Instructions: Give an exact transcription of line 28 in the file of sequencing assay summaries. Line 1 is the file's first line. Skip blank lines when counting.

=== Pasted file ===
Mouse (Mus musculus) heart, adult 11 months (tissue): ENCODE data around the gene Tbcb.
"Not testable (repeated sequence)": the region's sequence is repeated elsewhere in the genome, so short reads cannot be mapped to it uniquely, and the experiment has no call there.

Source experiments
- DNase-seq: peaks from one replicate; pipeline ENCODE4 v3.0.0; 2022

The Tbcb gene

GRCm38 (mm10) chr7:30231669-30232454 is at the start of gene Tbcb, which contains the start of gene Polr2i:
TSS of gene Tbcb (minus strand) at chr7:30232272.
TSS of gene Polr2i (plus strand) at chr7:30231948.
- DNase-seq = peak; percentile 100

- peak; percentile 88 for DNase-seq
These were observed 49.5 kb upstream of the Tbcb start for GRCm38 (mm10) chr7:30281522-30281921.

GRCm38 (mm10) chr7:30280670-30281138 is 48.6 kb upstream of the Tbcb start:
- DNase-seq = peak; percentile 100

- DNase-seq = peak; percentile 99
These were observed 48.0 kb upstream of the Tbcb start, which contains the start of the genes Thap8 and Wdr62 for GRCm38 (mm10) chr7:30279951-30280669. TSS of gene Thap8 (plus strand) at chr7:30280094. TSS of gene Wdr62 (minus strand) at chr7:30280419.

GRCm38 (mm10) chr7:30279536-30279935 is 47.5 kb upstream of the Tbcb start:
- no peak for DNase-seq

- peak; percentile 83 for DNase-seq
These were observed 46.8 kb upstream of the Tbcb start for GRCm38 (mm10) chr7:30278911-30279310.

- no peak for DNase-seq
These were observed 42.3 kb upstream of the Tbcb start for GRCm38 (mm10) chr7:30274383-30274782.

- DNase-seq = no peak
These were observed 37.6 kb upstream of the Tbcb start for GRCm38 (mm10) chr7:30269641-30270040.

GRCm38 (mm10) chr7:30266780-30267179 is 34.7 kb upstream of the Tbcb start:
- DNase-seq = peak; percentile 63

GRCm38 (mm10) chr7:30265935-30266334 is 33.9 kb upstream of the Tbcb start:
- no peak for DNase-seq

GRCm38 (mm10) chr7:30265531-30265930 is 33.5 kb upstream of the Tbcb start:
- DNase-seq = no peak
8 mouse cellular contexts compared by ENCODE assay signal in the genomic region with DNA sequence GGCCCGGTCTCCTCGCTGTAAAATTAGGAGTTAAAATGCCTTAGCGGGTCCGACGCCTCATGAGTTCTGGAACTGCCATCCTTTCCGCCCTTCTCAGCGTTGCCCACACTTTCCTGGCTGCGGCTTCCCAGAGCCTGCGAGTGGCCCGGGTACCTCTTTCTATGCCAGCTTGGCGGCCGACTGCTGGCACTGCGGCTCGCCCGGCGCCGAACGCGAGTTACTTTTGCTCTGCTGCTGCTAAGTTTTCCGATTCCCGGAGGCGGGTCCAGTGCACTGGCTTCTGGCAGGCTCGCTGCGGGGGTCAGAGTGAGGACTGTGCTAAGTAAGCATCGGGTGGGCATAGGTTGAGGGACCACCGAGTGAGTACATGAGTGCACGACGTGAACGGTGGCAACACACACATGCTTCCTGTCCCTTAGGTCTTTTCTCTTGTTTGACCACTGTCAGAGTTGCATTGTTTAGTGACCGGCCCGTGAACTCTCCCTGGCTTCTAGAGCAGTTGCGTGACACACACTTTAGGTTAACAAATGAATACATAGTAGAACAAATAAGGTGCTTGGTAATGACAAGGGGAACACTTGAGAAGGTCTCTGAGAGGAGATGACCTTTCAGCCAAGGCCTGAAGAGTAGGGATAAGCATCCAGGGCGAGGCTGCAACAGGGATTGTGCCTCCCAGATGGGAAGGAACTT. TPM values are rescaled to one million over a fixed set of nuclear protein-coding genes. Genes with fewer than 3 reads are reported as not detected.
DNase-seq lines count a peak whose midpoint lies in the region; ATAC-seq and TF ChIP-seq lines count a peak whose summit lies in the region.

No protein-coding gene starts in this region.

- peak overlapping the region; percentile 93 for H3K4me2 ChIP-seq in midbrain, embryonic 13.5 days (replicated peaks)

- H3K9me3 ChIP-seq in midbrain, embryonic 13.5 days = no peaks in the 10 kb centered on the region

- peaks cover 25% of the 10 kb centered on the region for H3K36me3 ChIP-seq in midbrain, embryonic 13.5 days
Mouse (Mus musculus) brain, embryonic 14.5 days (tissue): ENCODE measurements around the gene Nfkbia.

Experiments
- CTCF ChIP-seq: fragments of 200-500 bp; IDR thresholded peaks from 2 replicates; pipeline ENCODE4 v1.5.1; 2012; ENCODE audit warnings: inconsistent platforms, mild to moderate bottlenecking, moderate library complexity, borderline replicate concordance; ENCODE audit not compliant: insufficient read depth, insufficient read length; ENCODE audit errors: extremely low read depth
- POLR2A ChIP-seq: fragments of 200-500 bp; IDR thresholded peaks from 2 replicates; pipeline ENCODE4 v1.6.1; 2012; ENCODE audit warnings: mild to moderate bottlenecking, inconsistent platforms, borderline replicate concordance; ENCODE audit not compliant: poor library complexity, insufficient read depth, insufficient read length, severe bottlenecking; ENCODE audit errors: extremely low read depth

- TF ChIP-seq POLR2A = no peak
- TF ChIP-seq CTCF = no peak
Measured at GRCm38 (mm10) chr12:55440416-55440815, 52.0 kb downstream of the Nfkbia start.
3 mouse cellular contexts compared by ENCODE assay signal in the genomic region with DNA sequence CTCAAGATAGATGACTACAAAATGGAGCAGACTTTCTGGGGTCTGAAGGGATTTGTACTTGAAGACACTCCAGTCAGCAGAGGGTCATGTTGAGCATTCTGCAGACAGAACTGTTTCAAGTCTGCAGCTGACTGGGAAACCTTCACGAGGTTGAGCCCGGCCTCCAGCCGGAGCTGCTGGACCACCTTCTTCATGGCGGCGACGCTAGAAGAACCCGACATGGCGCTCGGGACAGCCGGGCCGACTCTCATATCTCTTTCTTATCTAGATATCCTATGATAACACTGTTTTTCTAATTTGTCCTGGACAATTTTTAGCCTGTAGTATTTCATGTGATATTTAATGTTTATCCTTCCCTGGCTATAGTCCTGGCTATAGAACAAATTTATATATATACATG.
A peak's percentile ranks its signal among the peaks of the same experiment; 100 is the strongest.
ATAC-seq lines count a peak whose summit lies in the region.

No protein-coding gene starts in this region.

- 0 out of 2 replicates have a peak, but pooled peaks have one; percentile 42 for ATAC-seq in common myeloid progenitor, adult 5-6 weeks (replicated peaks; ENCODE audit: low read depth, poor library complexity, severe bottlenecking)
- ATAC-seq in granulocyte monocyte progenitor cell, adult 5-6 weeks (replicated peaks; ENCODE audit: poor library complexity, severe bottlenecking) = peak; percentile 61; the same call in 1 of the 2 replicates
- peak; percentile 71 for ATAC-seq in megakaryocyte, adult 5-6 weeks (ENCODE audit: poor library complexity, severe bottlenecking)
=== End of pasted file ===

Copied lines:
GRCm38 (mm10) chr7:30265531-30265930 is 33.5 kb upstream of the Tbcb start: